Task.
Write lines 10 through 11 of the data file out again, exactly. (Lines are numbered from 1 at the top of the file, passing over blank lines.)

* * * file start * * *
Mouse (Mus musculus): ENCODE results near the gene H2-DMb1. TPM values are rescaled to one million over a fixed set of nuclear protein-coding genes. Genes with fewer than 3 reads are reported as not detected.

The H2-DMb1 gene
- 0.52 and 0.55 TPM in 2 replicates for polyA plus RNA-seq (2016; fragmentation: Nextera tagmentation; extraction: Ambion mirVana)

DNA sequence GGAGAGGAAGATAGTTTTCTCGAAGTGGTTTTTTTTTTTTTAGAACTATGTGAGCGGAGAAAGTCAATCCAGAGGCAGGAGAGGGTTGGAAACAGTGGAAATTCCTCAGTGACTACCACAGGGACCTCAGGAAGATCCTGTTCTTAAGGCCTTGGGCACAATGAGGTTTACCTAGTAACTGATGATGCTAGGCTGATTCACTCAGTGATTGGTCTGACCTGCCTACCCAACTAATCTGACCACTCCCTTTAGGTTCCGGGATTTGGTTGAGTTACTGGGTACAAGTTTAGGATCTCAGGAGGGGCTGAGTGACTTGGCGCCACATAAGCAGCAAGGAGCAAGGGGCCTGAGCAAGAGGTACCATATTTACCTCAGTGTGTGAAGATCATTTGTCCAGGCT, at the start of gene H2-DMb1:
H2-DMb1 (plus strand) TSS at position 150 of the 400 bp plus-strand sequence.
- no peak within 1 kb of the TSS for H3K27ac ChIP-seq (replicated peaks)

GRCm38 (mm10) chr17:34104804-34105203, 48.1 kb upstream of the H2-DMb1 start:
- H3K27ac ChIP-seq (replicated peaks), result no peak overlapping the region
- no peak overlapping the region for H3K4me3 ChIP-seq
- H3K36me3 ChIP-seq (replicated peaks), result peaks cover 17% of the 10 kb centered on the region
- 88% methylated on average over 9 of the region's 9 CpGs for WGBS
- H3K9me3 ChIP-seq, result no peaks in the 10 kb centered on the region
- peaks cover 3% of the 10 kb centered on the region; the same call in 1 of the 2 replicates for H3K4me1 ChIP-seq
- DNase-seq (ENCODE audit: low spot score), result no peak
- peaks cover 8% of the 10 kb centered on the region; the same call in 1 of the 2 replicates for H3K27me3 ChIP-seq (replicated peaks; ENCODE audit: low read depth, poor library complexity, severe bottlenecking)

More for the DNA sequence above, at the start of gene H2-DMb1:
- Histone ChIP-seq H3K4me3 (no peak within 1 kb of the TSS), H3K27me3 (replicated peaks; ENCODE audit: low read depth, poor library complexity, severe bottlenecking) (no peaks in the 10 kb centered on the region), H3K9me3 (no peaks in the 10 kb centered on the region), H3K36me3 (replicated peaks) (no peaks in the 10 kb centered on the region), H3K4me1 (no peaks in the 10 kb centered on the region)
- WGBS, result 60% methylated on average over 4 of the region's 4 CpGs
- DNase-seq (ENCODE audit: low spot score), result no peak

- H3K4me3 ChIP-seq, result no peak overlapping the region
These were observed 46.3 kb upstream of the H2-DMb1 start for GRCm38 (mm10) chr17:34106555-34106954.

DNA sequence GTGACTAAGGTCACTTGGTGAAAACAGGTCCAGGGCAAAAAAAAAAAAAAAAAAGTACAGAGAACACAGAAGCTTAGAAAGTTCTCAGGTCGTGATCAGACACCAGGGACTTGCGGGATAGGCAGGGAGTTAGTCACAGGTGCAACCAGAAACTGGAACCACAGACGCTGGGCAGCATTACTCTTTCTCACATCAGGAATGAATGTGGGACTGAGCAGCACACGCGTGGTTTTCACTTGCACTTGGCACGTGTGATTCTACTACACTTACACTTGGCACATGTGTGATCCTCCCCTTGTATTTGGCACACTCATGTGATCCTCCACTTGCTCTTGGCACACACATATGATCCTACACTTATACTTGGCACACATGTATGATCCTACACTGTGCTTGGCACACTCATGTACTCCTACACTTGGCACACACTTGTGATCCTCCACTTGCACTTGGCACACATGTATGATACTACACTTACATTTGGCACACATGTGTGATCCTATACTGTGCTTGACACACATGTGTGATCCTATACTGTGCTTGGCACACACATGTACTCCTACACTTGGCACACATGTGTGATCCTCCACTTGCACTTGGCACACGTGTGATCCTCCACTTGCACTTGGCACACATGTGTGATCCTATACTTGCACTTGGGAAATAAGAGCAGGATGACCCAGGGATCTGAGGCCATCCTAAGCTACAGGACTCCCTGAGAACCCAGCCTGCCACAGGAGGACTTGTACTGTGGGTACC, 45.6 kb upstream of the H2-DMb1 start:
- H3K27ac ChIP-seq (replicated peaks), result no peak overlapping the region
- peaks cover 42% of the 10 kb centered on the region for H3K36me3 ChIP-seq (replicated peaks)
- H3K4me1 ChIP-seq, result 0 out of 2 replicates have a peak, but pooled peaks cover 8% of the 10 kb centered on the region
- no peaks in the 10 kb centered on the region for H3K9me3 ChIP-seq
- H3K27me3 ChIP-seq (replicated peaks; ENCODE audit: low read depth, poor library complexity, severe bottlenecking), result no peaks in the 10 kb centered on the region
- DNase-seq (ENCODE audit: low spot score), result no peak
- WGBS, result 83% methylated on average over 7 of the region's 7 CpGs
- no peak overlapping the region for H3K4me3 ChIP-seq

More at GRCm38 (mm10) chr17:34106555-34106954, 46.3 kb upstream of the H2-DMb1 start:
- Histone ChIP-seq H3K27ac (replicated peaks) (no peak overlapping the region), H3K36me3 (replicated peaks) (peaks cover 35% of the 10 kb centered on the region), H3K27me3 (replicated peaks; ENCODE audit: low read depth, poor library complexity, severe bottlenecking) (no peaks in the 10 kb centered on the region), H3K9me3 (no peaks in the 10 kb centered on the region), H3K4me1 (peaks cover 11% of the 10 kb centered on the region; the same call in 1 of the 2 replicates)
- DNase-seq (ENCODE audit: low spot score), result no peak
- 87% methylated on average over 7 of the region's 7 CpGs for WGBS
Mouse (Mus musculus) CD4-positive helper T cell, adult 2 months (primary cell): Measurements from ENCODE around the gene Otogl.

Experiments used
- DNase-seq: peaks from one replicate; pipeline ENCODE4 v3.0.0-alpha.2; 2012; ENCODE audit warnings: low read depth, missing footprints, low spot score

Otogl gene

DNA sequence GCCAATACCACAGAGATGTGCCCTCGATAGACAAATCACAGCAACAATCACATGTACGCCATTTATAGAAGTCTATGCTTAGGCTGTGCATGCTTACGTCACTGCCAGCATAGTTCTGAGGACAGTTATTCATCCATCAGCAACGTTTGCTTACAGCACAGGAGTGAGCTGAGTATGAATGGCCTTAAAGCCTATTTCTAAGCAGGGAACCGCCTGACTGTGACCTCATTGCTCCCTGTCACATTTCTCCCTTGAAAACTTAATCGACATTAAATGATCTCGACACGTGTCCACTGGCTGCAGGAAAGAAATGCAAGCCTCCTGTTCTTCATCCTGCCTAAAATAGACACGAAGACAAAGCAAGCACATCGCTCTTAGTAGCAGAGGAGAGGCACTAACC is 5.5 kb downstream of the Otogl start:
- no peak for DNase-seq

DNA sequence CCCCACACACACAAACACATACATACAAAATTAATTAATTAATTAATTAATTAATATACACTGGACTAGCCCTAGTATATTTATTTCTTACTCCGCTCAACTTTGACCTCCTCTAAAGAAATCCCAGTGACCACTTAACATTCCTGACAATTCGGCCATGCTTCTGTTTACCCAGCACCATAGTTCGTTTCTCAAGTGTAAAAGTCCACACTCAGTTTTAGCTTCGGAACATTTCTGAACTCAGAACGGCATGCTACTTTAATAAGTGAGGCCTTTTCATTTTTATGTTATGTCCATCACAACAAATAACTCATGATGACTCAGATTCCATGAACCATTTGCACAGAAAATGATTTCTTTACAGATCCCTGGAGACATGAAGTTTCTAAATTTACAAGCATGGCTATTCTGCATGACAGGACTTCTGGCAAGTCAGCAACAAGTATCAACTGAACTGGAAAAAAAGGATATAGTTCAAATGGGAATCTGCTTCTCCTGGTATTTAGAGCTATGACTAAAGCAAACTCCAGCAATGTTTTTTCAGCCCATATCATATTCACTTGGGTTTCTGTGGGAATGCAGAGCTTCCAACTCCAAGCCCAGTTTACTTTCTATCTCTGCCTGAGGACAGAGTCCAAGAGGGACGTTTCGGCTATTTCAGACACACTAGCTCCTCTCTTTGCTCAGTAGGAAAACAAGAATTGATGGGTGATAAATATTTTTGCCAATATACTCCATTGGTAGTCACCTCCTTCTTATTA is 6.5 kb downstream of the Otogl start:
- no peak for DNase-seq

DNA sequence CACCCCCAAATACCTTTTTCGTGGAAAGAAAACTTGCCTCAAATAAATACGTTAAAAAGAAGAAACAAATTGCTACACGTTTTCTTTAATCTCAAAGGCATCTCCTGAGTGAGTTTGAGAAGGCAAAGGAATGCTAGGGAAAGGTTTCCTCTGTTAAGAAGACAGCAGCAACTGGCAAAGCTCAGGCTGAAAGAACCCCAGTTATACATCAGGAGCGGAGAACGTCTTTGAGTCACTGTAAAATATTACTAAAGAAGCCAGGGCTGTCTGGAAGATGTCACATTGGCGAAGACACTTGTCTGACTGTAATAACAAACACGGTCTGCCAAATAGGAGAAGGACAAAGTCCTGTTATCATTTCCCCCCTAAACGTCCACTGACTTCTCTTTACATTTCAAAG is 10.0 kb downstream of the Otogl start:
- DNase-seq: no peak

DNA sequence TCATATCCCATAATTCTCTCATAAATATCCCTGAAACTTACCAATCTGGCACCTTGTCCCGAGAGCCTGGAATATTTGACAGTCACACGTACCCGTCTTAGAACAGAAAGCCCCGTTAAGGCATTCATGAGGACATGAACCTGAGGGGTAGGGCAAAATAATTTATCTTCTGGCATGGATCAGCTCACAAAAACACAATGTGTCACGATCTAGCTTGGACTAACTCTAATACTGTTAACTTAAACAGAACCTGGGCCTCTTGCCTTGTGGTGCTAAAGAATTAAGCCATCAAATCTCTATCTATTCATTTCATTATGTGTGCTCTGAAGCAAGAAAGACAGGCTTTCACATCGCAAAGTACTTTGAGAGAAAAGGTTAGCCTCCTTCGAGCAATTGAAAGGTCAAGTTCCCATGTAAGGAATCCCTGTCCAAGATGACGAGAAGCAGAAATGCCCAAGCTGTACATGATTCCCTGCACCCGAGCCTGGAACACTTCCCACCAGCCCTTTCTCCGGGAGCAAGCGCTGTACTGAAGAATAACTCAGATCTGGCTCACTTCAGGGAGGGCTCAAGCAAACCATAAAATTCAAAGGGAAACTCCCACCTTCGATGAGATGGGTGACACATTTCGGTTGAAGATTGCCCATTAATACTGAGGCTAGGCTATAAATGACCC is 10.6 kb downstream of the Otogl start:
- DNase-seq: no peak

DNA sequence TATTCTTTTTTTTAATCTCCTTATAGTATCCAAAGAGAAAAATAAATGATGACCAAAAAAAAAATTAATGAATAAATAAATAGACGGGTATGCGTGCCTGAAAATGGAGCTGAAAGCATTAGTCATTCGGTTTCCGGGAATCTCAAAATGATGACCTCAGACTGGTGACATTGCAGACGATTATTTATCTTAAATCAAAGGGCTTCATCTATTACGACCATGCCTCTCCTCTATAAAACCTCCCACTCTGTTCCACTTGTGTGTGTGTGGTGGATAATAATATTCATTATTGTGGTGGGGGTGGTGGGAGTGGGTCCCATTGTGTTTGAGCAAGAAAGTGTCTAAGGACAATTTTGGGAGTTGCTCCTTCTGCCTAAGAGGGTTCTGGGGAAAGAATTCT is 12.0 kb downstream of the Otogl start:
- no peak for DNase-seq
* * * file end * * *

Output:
- H3K36me3 ChIP-seq (replicated peaks), result peaks cover 17% of the 10 kb centered on the region
- 88% methylated on average over 9 of the region's 9 CpGs for WGBS